Trustees of the pension fund for members of parliament have agreed to sell all investments linked to Russia after a cross-party group of more than 60 MPs raised concerns about connections to Russian oil and gas companies.
The trustees met last Thursday, having received the MPs’ letter, and agreed to act immediately to ensure the fund was cleansed of both direct and indirect Russian interests.
The Labour MP Clive Betts, a member of the board of trustees, said: “Should we be disinvesting from Russian interests? Yes, as quickly and as far as possible, though we have to do this through our fund managers.”
A host of international companies have ceased or paused business with Russia after its invasion of Ukraine. Last week McDonald’s, Starbucks, Coca-Cola and PepsiCo bowed to public pressure and suspended operations in Russia. Big public and private pension funds are now under pressure to clean up their portfolios and investigate how funds they have invested in are linked to Russia.
In their letter to the trustees, co-ordinated by the Green party’s Caroline Lucas, the MPs noted that in the 2020 annual review of the fund, HSBC was listed as one of the scheme’s top 20 holdings. “According to Bloomberg data, HSBC, through its asset management arm, owns equity stakes in five of the biggest Russian oil and gas companies – Gazprom, Rosneft, Tatneft, Lukoil and Novatek,” the MPs wrote.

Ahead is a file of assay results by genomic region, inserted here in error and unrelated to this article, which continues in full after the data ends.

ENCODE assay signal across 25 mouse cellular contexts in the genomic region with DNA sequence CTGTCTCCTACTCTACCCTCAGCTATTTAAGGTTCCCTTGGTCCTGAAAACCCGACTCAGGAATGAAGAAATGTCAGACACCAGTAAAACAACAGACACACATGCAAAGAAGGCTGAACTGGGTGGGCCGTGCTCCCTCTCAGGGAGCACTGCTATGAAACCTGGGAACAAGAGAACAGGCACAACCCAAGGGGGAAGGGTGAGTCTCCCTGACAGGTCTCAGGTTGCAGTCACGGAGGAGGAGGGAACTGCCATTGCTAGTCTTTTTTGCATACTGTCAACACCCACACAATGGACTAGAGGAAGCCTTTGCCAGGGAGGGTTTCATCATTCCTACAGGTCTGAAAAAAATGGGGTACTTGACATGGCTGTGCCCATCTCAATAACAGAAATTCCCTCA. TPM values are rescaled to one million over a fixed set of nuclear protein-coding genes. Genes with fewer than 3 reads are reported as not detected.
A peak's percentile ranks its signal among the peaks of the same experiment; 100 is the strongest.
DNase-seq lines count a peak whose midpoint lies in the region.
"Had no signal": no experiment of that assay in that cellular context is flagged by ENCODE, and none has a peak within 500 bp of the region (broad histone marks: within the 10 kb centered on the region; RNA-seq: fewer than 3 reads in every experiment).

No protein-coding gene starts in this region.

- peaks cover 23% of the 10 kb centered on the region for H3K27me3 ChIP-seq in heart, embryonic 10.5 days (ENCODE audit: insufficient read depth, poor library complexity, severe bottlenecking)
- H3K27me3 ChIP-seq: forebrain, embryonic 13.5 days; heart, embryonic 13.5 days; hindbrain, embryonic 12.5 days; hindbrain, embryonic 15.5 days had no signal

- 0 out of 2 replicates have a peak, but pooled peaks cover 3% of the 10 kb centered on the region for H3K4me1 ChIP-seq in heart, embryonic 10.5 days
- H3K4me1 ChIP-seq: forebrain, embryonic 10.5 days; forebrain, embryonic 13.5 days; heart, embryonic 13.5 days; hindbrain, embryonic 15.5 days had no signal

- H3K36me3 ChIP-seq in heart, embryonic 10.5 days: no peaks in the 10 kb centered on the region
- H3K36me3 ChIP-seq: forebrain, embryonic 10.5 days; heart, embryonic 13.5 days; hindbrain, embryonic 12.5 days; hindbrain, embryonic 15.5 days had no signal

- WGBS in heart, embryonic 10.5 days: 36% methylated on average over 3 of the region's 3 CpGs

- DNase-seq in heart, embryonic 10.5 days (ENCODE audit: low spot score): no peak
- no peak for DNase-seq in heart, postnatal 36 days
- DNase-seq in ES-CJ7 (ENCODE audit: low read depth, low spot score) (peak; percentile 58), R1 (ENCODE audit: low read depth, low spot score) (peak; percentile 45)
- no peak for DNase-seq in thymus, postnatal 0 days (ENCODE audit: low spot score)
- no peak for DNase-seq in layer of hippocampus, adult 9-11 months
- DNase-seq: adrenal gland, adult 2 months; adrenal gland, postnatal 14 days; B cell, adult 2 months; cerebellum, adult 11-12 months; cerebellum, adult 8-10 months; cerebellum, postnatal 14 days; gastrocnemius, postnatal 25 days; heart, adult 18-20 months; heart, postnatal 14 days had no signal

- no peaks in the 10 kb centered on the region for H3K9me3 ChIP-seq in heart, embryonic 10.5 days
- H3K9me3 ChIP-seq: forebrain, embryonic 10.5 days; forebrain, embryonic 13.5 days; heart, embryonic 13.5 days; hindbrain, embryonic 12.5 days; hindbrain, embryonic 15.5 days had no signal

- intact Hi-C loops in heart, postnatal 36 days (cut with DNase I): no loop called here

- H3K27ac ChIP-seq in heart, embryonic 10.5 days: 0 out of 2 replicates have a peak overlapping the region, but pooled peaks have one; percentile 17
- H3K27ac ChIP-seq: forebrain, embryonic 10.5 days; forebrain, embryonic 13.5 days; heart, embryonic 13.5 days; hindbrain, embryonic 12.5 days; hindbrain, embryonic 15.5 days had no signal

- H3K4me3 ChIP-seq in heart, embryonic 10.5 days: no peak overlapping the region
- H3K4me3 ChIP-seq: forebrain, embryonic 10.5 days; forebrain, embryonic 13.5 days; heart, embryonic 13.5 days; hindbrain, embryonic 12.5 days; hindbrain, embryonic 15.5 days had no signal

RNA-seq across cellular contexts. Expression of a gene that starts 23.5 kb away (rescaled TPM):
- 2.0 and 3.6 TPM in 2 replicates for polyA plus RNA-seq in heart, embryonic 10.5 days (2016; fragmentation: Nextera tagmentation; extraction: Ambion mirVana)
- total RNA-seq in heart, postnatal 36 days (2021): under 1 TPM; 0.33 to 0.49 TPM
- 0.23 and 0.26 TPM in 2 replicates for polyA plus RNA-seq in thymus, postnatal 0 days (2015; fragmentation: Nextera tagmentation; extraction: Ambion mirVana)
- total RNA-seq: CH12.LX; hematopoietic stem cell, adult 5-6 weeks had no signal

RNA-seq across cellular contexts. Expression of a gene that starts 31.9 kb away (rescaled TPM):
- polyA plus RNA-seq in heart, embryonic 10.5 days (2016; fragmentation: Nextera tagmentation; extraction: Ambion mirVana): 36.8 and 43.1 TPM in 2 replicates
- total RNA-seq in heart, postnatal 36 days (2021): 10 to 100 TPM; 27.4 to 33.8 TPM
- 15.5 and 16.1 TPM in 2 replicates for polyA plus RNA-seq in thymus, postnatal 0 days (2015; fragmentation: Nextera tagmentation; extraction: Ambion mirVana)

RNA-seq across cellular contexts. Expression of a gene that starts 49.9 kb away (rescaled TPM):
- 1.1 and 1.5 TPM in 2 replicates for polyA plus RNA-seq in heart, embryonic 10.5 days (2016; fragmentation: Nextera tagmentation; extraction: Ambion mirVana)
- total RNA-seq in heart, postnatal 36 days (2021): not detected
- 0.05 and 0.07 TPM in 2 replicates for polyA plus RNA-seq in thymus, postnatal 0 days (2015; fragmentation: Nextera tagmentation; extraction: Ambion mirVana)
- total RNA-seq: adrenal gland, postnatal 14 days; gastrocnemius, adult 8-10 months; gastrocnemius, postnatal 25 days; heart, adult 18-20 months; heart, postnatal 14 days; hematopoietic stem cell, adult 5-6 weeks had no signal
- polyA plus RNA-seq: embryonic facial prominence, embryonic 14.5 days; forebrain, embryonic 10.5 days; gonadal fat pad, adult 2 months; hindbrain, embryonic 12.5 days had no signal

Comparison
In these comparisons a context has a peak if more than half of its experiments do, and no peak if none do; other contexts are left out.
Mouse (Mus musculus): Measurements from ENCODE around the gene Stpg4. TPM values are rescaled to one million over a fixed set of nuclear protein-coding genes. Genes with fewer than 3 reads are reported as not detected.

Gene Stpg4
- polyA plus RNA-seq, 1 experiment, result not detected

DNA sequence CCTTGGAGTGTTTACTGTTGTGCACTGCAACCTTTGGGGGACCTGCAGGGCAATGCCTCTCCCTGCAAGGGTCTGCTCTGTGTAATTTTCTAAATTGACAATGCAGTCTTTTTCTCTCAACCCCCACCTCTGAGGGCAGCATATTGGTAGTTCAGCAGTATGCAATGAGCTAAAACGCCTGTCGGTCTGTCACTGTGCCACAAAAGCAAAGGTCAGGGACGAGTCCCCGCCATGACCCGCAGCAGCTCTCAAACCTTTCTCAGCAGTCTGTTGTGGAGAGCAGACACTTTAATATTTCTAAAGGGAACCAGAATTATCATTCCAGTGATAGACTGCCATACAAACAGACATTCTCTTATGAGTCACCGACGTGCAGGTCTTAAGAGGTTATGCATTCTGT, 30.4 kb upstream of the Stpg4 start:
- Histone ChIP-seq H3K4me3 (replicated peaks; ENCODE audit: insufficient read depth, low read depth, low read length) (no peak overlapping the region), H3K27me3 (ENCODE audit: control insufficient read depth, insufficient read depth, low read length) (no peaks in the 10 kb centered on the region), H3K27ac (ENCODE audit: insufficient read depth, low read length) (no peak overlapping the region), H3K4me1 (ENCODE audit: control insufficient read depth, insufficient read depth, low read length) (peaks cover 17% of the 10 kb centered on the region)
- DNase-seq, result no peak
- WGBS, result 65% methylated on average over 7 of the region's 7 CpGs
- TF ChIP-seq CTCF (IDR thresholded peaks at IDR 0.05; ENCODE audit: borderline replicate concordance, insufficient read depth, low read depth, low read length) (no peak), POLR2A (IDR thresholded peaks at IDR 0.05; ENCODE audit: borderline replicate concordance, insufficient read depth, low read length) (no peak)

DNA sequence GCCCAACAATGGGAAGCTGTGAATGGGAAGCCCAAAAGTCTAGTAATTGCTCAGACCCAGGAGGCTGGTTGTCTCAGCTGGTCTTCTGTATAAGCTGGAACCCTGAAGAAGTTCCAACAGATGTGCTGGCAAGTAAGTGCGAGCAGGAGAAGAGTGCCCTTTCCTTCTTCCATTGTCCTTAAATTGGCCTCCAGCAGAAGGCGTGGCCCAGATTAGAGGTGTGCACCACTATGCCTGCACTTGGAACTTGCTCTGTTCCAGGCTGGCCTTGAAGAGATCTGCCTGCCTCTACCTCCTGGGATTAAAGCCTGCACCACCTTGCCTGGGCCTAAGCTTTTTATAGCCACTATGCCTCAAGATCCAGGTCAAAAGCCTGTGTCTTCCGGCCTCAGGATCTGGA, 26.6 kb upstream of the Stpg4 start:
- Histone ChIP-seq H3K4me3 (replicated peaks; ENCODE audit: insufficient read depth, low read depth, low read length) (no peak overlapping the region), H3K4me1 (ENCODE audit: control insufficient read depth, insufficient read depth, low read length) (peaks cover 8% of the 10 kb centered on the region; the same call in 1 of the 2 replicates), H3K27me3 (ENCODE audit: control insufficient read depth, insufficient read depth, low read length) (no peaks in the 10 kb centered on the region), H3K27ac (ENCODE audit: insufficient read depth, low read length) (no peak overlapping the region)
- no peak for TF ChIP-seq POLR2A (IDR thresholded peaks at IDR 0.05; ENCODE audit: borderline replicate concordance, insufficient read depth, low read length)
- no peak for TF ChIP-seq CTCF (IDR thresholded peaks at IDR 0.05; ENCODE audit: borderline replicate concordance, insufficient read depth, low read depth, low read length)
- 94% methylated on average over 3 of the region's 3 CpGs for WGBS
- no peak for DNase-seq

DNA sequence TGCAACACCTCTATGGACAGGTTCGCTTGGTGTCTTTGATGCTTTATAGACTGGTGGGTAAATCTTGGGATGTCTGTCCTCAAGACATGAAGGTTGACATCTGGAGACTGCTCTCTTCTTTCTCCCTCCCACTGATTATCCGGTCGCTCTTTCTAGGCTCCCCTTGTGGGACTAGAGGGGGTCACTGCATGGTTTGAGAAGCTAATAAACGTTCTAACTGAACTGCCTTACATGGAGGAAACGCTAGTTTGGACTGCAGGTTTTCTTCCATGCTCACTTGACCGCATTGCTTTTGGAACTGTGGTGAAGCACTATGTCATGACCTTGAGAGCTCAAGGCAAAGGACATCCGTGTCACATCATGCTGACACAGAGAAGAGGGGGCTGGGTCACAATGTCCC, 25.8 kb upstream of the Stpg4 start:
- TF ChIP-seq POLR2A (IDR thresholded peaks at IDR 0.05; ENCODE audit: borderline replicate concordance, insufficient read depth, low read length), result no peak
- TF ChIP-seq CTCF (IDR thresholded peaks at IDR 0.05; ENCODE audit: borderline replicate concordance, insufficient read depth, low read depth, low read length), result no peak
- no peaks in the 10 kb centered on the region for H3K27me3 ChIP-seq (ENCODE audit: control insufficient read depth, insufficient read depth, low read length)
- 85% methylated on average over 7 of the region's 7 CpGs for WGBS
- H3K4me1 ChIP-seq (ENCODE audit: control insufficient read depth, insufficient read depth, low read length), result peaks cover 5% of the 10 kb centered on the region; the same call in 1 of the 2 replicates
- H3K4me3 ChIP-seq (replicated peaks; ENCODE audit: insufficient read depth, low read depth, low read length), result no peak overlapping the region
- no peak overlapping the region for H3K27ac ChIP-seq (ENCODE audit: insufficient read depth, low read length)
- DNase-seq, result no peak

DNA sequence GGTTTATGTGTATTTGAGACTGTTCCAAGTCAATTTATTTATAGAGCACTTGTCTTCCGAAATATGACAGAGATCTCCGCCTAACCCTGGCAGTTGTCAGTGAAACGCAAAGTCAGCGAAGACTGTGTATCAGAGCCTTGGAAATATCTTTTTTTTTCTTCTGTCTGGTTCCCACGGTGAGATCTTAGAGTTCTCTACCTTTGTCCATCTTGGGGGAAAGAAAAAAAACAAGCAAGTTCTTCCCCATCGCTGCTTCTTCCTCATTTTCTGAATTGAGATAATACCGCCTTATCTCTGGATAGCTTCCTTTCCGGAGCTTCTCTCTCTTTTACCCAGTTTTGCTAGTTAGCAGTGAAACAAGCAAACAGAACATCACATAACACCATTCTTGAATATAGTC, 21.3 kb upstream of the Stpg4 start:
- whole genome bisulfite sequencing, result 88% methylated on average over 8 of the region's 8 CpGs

“HSBC doesn’t just do business with Russian oil and gas companies – it owns them. We therefore call for the immediate withdrawal of the fund’s investments from HSBC and from any other companies that are implicated in Russia in similar ways.”
Documents about the fund show that about 49% is invested in global equities, and 8% in European loans.
Lucas welcomed the trustees’ commitment and called for a “root and branch investigation so we can be confident that not one penny of our pension funds are directly or indirectly linked with Putin’s murderous regime”.
Last week, the Church of England announced it had sold all £20m of investments in Russian companies in response to what the archbishops of Canterbury and York described as Vladimir Putin’s “act of evil” in Ukraine.
The Local Government Pension Scheme advisory board has also told its members running schemes for councils around Britain to examine their portfolios for links to Russia.
An HSBC spokesperson said: “In recent days, we have suspended our Russia-only funds and …….